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The Wildling Art Museum is presenting "Sierra Grandeur," a selection of oil paintings from the Schaeffer Foundation Collection through October 14, 2001. The exhibition comprises paintings of the Sierra Nevada by California artists active between 1880 and 1950. The earliest work in the exhibition is " Bridal Veil Fall," by Thomas Hill, a painting executed in the Barbizon-influenced style of the 1880's when Hill maintained a studio in Yosemite Valley. There is also an eight-foot-long panorama depicting the length of the Sierras from the east by Henry Joseph Breuer (1860-1932). This painting, entitled, "From the Lowest Point to the Highest Point in the United States," was first exhibited in San Francisco in 1919 and was on loan for many years at the Oakland Museum. The exhibition includes paintings by Orrin White, Edgar Payne Carl Henrik Jonnevold, Paul Lauritz, Jones Messiman, and Leland Curtis. The latter, an illustrator from Denver who participated in the U.S. Antarctica Expedition in 1939-40, is represented by three paintings, two of high mountain lakes in the Sierras, and the third depicting a farm in the Owens Valley. Two bronze sculptures of Grizzly Bears by the Montana artist Ace Powell are also on view. (left above: Leland Curtis (1897-1980), Jagged Peak, ©2001, The Schaeffer Foundation Collection, all rights reserved)
Following is wall-text from the exhibition, reprinted with permission of Elizabeth Knowles, Executive Director, Wildling Art Museum:
PAINTING THE SIERRA NEVADAS
Four hundred miles long, the Sierras split California from Mt. Lassen in the north to the Mojave Desert in the south. A land of primeval grandeur, these mountains are almost as wild today as they were more than 200 years ago when first spied by the Spanish missionary Fray Pedro Font who called them "una gran sierra nevada (a great snowy range)."
The preservation of the Sierra Nevada has been due in part to its formidable geology, rising from the desert floor to Mt. Whitney at 14,494 feet, the highest point in the lower forty-eight states; in part due to the successful conservation efforts of environmentalists like John Muir (d. 1914) and the Sierra Club he founded. Eight national forests and three enormous national parks -- Yosemite, Sequoia, and Kings Canyon -- protect these resources for the use and enjoyment of all Americans. Thanks to the Wilderness Act of 1964 over a million acres are preserved as Wilderness with a capital "W," as places where the "primeval character" of the land will be preserved in perpetuity and "the imprint of man's work (shall be) substantially unnoticeable."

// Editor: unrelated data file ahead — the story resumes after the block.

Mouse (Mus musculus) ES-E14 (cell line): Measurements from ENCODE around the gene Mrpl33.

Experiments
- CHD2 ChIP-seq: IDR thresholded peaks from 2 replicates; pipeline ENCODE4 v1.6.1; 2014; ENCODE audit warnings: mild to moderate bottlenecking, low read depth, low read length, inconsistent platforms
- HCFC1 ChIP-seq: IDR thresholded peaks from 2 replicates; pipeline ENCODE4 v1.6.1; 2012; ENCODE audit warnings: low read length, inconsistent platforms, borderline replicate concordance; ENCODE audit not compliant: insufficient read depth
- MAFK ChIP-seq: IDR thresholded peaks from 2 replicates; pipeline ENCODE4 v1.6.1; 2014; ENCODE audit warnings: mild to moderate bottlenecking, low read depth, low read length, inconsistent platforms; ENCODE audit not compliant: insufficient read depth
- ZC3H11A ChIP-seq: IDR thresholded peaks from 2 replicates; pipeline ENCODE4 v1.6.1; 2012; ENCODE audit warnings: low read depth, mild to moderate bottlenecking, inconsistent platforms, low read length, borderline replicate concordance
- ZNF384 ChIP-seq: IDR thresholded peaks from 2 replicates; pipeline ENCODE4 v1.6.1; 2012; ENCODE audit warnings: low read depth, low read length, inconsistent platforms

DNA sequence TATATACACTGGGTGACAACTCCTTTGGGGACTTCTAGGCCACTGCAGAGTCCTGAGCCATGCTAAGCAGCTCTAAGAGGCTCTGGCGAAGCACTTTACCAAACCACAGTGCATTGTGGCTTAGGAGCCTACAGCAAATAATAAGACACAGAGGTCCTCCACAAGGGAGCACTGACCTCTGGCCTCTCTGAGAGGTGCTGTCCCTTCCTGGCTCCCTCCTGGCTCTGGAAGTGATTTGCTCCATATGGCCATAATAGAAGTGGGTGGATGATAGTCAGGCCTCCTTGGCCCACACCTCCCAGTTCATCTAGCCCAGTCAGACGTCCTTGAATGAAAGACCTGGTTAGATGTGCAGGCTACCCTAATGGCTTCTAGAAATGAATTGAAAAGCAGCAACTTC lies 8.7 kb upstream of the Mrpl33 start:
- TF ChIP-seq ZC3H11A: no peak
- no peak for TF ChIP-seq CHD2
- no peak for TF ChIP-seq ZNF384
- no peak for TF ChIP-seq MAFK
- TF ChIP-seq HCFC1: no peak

Still, millions of tourists from all over the world visit these mountains annually to gaze on their scenic majesty and to enjoy the opportunities they offer for recreation, adventure, or solitude. Controlling the impact of this incursion represents a national challenge.
Artists were among the first to "discover" the Sierras. The painter Albert Bierstadt and the photographer Carleton Watkins visited Yosemite in 1863, and it was their images of this geologic wonderland brought back to an appreciative Eastern audience that inspired the U.S. Congress to create Yosemite National Park. Up until then, most people had considered mountains to be fearsome and monstrous impediments to travel. Now in the last quarter of the 19th century, Romantic artists and writers saw that mountains above all inspired feelings of awe and wonder and reflected of the miracle of God's Creation.
As this exhibition proves, the Sierras have continued as a source of inspiration for artists of every generation. Starting with Thomas Hill who built his own studio in Yosemite in 1883 and continuing with Henry Joseph Breuer, a designer-decorator by background, who painted the California landscape living out of a horse-drawn wagon in the first decades of the 20th century, to the California Impressionist Edgar Payne and the illustrator Leland Curtis who painted in the 1920's and 30's, each of the artists presented in this exhibition has been challenged to "recreate" the grandeur of nature on canvas. Through these paintings, exhibited here through the generosity of the Schaeffer Foundation, we are able to experience the Sierras vicariously through their eyes without actually trampling upon them.
Editor's note: See our Distinguished artists, including an alphabetical index of over 2,500 deceased American artists; 100 top-ranked California artists courtesy of AskArt.com; lists of individual Early Southern California plein air painters, and the Early Northern California plein air painters; Artcyclopedia.com links on more than 40 artists specializing in the American West;
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